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Man receiving chemotherapy

Can Chemotherapy & Stem Cell Treatment Be Used for Psoriatic Arthritis?

I was recently very touched by an article that I read in USA Today. The article was about actress Selma Blair and her next steps in her journey with Multiple sclerosis (MS).

Now, I know that MS and psoriatic arthritis aren’t the same things. There are very distinct and real conditions. But while there are plenty of differences, they also exist as two branches of the same tree.

Connecting chemotherapy and stem cell treatments for autoimmune conditions

The premise of the article that intrigued me most was the fact that the actress recently began a more aggressive chemotherapy treatment alongside stem cell therapy. As the first line of defense, many doctors prescribe different forms of chemotherapy, such as methotrexate. Doses are often much smaller than those used to treat cancer patients.

However, what Blair and her doctors are trying involves chemotherapy at higher than standard doses and the stem cells will help promote healing and recovery that is necessary as a result of the high chemotherapy. Her previous attempts to manage the disease have failed, prompting her to try this (new and mostly untested) therapy.

The risk of chemotherapy and stem cell treatments for psoriatic arthritis

In my opinion, this is a fascinating (and possibly scary) new development in the treatment of autoimmune conditions. However, it begs the question, if it were a possible treatment option, is it a risk you’d be willing to take? T

That is quite a lot to consider when you look at completely breaking down your body, to the point of near and possible death, only to try and rebuild it back up again possibly psoriatic arthritis free.

Just a psoriatic arthritis patient

I’m certainly no scientist, chemist, or even a doctor for that matter. I’m just a patient, just like you, always weighing the pros and cons of everything. I try to read about autoimmune disease and the directions that treatment options might be heading.

So when it comes down to it, I don’t know all of the ins and out or technical terms. What I do know though, as a patient, is that there is a great deal to offer here in terms of hope and healing.

Difficulty isn’t uncommon with psoriatic arthritis

Like anything, it would be difficult, but it is definitely an avenue worth exploring. In the end, only time will tell how her story turns out and the same is true for ours. But now that I have a young daughter with psoriatic arthritis, it makes me excited to know that people are talking about autoimmune conditions.

It’s affirming to see what information is becoming available so advocacy and scientific advancements can take place.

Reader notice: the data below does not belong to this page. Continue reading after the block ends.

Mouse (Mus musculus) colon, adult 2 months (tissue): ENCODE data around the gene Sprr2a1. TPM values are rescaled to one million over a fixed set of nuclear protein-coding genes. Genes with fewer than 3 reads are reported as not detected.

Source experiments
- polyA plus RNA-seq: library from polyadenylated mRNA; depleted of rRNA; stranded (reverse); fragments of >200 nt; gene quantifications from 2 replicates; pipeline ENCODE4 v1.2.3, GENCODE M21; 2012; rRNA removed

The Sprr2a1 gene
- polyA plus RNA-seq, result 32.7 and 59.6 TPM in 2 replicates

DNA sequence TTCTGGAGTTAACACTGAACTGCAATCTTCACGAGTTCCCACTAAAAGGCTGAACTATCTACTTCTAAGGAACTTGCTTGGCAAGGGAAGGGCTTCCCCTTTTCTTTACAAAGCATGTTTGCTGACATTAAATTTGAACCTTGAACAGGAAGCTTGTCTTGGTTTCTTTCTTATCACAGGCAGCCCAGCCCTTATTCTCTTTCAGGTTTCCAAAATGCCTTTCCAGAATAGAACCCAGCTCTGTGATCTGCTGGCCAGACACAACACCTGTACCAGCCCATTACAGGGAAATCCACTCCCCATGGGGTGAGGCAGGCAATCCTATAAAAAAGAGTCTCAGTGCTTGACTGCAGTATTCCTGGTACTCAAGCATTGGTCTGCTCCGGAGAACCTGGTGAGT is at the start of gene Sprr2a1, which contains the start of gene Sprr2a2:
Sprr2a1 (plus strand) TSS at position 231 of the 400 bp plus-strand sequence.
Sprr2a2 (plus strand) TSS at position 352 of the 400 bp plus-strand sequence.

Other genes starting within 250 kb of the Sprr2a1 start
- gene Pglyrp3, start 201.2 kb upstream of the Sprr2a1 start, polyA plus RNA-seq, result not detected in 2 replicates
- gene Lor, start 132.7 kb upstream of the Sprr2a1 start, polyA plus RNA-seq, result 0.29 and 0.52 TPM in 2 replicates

Psoriatic arthritis need voices for change

Is this the right treatment for me? For you? Who really knows at this point. What is true is that our voices for change are being heard, even if it takes several “stars” to make it happen.

Psoriatic arthritis and all autoimmune conditions have stood on the sidelines waiting for effective treatments for too long. Sometimes it takes someone a little bold and a little daring to show the world that something needs to be done to not only treat the disease but cure it.

This article represents the opinions, thoughts, and experiences of the author; none of this content has been paid for by any advertiser. The team does not recommend or endorse any products or treatments discussed herein. Learn more about how we maintain editorial integrity here.


  • imschmarte
    3 weeks ago

    Hi Leanne! I think that is fascinating news! I always wondered why they wouldn’t give me more methotrexate, or more prednisone. I know they say too much is bad for you, but so are all they effects from having psoriatic arthritis and all it’s family that comes with it, fibro, Sjogens, and all the other crap that I have wrong with me because of the arthritis. I was in hospital not too long ago, and they kept saying, we have to get control of the autoimmune diseases, but could not give me anything because I was sick. Very frustrating! It’s nice to know there is more out there to try, and maybe in the future, so many people will not suffer from this awful disease. Great article!!

  • LizzyK
    4 weeks ago

    Hello. I was diagnosed with Reiter’s syndrome in 1984 about three months after I had a miscarriage. after a long process the doctors finally surmised that during the DNC following the miscarriage they did not get all the fetal tissue out, and this led to a reset of my immune system. I did have the tendencies for this disorder and other autoimmune system problems in my genetics but apparently this event was what touched off the process.

    since the initial diagnosis I have also been diagnosed as having psoriatic arthritis which is my primary diagnosis at this time. I also have sjogren’s syndrome and chronic fatigue syndrome. To add to the fun, which I say with a very large bulge in my cheek, in 1990 I had a car tire blow up in my face causing damage to the frontal lobe of my brain and ultimately leading to bipolar disorder..

    To say that life is a challenge is putting it mildly. But I read, study, and share with others in order to learn as much as I can and take the best actions possible.

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